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Florida Tech Developed Camera Could Help Find Earth-Like Planets

Florida Institute of Technology’s ‘Charge Injection Device’ experiment deployed outside the International Space Station April 27. Video is 4x speed for the first 90 seconds, and 8x speed for the remainder. VIDEO: Dan Batcheldor

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An experiment on the International Space Station could help planetary scientist take a picture of an Earth-like planet outside our solar system. The imaging device is being developed by the Florida Institute of Technology.

The problem with regular telescopes is this: if you point one at a star to find other planets orbiting around it, the star’s light could drown out the relatively dim light of those orbiting planets.

To fix that, Florida Tech is developing a Charge Injection Device. It’s a camera, but it can control the individual pixels in each image. So when it picks up the star’s light, it can stop collecting that data and focus on the less-bright areas around the star that could uncover a planet.

Daniel Batcheldor, head of Physics at Florida Tech, says current telescopes can take pictures of large planets like Jupiter, but the kind of device FIT is working on would have the potential to find smaller ones and “go for that direct image of an Earth-like planet around a sun-light star where we would expect to find a planet most like the Earth itself.”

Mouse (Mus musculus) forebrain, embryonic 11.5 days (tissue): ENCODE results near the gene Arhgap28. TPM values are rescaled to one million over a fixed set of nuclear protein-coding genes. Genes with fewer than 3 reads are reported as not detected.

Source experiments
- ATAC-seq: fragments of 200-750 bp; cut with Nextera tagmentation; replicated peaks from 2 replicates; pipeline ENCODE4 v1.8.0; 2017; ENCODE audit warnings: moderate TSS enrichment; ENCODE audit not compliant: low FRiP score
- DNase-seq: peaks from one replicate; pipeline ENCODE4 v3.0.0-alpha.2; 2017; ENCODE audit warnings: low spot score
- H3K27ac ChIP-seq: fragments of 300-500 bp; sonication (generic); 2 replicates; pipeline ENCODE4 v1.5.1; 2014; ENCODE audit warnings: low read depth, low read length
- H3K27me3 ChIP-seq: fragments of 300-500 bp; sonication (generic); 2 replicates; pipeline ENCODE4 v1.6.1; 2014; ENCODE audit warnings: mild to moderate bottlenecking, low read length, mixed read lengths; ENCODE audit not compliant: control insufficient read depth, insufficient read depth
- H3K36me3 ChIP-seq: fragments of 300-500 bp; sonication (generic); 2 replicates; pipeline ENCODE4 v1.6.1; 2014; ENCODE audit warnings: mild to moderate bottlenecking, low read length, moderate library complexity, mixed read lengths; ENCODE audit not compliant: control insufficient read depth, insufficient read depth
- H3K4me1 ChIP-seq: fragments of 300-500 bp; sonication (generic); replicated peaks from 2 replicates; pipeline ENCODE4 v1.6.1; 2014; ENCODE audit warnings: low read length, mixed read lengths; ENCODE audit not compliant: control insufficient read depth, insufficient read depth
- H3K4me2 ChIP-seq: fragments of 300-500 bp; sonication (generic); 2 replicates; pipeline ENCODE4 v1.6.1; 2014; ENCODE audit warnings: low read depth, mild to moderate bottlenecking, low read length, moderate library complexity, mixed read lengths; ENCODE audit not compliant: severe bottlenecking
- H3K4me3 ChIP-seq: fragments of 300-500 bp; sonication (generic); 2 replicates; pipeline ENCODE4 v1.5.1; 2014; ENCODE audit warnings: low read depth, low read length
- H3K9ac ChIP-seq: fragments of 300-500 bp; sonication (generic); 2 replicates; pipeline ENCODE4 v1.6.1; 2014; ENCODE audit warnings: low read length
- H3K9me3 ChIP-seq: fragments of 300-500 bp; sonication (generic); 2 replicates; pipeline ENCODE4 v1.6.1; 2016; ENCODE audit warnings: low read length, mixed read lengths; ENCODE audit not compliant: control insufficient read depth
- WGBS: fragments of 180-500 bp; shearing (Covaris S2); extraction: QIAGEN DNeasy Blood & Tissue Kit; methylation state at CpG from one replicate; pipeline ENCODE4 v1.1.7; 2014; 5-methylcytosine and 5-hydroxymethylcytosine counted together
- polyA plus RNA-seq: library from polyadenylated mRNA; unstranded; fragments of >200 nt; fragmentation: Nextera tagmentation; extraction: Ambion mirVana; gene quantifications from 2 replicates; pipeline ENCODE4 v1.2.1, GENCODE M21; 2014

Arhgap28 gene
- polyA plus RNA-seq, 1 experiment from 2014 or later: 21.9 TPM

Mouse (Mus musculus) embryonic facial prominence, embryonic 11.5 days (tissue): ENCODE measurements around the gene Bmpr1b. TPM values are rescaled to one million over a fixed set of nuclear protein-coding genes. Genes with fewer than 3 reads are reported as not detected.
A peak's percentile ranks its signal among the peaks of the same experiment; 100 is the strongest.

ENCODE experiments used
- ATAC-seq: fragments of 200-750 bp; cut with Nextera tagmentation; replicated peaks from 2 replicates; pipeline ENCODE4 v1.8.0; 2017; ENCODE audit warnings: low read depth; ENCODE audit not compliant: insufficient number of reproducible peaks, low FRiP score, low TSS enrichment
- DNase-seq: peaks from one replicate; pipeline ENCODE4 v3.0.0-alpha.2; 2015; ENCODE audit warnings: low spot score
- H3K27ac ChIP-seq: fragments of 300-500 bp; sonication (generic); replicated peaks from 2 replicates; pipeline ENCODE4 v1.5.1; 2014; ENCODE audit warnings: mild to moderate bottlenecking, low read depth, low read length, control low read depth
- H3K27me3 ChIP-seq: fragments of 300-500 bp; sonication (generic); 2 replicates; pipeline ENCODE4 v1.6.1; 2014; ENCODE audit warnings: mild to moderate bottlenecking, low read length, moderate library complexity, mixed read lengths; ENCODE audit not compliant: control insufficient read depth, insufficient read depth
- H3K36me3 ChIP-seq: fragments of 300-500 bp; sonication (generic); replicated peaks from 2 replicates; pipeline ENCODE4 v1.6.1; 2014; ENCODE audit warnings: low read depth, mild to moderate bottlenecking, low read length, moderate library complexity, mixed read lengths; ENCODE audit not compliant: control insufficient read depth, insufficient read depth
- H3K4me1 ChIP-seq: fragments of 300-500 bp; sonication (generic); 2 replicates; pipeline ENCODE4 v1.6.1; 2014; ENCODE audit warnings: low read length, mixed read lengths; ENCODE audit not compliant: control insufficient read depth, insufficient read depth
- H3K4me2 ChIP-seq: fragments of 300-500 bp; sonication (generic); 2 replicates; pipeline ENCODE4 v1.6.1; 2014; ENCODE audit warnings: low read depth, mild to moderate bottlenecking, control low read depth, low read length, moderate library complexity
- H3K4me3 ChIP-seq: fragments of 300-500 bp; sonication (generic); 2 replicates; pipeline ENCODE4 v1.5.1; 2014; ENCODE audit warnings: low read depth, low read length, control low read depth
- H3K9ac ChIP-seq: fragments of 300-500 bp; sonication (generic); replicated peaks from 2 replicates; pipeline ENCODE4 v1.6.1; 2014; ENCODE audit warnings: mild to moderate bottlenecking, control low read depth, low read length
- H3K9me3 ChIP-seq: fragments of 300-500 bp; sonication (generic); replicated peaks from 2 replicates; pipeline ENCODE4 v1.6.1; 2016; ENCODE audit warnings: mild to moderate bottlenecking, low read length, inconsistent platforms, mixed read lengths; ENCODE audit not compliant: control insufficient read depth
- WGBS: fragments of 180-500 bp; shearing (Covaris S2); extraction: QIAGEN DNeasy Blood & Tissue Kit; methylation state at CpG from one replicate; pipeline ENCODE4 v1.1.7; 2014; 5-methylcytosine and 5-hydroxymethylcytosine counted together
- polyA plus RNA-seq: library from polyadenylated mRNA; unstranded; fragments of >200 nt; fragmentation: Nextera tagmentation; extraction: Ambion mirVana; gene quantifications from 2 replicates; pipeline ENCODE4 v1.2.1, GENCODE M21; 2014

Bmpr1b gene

The experiment, about the size of a shoebox, is testing how the imaging technology works in space. It will remain outside the International Space Station for the next six months.

Florida Tech will continue the development of the technology for both ground-based telescope use or future space-based telescopes after the launch of the James Webb Space Telescope.

“If this technology can be added to future space missions, it may help us make some profound discoveries regarding our place in the universe,” said Batcheldor.

Earlier this year, NASA announced the discovery of seven Earth-sized planets orbiting around a distant star. The Spitzer space telescope used an infrared camera to measure the size of the planets as they crossed in front of the star.

The imaging prototype launched on a SpaceX Falcon 9 rocket in March on a commercial resupply mission contracted by NASA. Batcheldor says the experiment was developed for under $200,000, in part due to the commercialization of space launches.

“This is now demonstrating the increased ability for research universities like Florida Tech to get themselves really involved in not just space science itself, but the actual hardware and flying in space, and directly gather data from space.”


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Brendan Byrne

About Brendan Byrne

Space Reporter and 'Are We There Yet?' Host

Brendan covers space news for WMFE, everything from rocket launches to the latest scientific discoveries in our universe. He hosts WMFE's weekly radio show and podcast "Are We There Yet?" which explores human space exploration. He also helps produce WMFE's public affairs show "Intersection," working with host ... Read Full Bio »

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